Alberta Street Gallery is home to six jewelers, all of whom create their works differently- from materials to design. For artist Mandy Allen, aluminum is her medium of choice, and before you begin imagining soda cans, think again!
Aluminum is a metal which can be transformed in a myriad of ways: from 2-dimensional framed wall decor, to 3-dimensional sculptures, to mix metal collage-like designs, as well as jewelry. Mandy’s work transforms sheets of aluminum into sculptural and jewelry forms that have a flow not unlike Art Nouveau designs.
Mandy took classes in metalworking at a high school magnet school, but her higher education moved her from Los Angeles to Humboldt State University in Northern California, to study with David LaPlantz. When she speaks of this period of her education, you can feel the excitement for aluminum art. She explains that she learned many jewelry-making techniques, not just those which focused on aluminum with LaPlantz, but she felt drawn to metals and especially colored anodized aluminum.
She has worked in this medium since 1994. After Mandy graduated, she worked part-time in jewelry manufacture, but she soon decided to set out on her own. Her love of aluminum art bloomed into a full-time, self-employed jewelry business called “Mandy Allen, Metal Arts .”
Upon arriving at Mandy’s home, she guided me to the basement, which serves as her studio space. We toured a small room off to the side, where she keeps the chemicals she uses to anodize and color her aluminum before it is cut and sculpted for jewelry.
The first part of Mandy’s process is focused on treating the metal as a solid sheet before cutting, shaping, and assembling elements. Anodizing aluminum is a chemical/electrical process. The purpose is to make the aluminum stronger and to create a porous surface that will absorb color. In order to anodize, the sheet of aluminum is submerged in an acid bath (see image) with electrical current. The current stimulates a chemical reaction, forming an oxide layer that helps not only with the coloring, but also giving the aluminum a resistance to scratching and marring during the cutting and forming processes.
After the aluminum is anodized, the next step is adding color. Vats filled with colored dyes (see image above), specifically made for this process, sit alongside the anodizing bath. The aluminum is then dipped in the dyes to add color. The dye absorbs into the aluminum quickly and, depending on which color dye, can be finished within minutes. Overlapping colors can be added to create a new color or pattern.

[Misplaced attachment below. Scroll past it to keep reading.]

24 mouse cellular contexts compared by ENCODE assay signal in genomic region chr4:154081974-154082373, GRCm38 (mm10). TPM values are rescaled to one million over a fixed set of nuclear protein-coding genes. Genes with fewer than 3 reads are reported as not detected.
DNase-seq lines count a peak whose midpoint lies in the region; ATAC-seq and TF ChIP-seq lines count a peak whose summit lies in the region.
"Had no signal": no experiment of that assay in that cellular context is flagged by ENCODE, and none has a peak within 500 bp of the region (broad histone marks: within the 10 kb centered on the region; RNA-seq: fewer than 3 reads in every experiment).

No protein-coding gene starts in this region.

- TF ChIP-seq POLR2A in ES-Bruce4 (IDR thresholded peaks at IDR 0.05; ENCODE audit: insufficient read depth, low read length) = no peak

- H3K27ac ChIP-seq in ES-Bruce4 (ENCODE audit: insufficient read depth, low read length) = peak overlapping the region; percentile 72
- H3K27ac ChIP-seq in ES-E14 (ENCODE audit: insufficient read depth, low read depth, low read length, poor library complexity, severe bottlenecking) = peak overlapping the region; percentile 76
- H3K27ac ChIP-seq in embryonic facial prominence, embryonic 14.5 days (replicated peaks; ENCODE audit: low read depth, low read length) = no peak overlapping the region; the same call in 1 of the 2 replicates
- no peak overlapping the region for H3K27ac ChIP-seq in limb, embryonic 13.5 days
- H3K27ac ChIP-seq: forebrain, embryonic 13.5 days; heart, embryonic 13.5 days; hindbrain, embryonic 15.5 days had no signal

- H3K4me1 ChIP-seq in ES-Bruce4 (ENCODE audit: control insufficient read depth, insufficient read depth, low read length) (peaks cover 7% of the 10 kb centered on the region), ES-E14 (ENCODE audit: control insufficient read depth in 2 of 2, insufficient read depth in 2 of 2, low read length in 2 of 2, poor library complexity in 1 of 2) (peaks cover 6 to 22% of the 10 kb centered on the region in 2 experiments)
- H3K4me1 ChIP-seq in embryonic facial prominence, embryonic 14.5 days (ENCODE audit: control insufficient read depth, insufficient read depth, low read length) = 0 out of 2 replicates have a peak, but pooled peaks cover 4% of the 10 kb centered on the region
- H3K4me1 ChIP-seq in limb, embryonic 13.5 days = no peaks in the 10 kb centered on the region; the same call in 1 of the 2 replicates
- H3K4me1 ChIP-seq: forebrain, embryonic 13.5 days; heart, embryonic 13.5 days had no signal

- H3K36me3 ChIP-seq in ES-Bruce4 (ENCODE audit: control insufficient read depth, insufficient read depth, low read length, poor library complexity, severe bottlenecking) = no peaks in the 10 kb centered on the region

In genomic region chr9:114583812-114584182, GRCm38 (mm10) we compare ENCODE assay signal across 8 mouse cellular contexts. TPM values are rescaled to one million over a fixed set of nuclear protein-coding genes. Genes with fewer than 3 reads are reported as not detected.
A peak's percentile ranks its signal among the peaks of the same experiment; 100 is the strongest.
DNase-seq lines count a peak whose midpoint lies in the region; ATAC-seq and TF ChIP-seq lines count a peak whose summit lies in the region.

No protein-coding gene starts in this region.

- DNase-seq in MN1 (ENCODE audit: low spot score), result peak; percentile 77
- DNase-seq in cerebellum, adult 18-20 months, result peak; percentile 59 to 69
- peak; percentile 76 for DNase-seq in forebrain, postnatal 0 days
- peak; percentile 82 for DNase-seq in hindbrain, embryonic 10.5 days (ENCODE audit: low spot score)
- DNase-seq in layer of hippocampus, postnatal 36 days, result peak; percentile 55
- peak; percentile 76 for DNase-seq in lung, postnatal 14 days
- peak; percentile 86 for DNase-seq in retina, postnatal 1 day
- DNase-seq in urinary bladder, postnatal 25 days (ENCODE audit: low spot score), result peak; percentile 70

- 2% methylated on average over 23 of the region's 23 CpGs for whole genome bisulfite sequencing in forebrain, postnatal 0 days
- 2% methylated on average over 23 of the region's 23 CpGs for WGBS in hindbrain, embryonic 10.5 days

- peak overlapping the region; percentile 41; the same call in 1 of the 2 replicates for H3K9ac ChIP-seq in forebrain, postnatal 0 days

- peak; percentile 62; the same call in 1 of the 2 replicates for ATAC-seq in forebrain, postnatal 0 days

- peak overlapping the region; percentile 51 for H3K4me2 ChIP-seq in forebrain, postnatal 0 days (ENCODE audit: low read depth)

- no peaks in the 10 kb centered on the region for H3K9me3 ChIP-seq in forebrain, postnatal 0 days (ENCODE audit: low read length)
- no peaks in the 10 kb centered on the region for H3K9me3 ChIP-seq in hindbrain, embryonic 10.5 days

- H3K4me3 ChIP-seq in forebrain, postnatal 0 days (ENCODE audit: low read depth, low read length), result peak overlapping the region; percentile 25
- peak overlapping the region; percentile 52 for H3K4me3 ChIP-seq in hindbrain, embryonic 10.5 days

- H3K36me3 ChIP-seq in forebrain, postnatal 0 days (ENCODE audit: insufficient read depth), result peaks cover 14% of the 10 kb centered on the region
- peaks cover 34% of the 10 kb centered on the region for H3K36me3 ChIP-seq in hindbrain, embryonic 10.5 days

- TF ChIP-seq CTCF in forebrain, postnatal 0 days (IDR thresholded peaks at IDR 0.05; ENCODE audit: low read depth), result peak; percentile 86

For some of her botanical pieces, Mandy uses sponges in various shapes, dips them in a different colored dye, and then places them on the piece for a few minutes (see image below). The aluminum then absorbs that color on top of the original dye used on the sheet. Finally, the dyed piece is boiled in distilled water for one hour, which sets the color in the aluminum.
Once the color is set, Pieces are cut or punched from the anodized sheet metal to create the desired shapes. Mandy manipulates the shapes with hammers and pliers into their final forms (see image above). At the end the piece has been hardened for durability when worn.
Aluminum can’t be soldered like other metals, so all elements are assembled with “cold connections.” Small circular links called “jump rings”, rivets (a form of kinetic connection), and wire-wrapping are her most common connections. One of the benefits of these cold connections is that they permit a great deal of movement when the piece is worn. She uses niobium for ear wires due to their hypoallergenic properties. Silver - both fine and sterling, is also used. The wire and chain are also either fine or sterling silver. She specially sources her chain, ensuring it is made in the U.S. and clasps are all hand-fabricated. Every aspect of her art reflects a thoughtful, well-educated, and inspired approach that cannot help but capture the imagination.
In terms of design, Mandy explains that her inspiration was originally rooted in Chinese and Japanese textiles with botanical motifs. Today, Mandy reflects on her earlier work and considers new approaches for old designs.
Her current work crosses both Mid-Century Modern and Art Nouveau with some geometrics but with flowing lines which are so commonly seen out in nature. Pieces have a feeling of geometric flow that is complex, while seemingly simple. Her work ranges from small, simple earrings to more elaborate designs with many elements. Each design is feminine and elegant, with that beautiful pop of color that gives the metal life!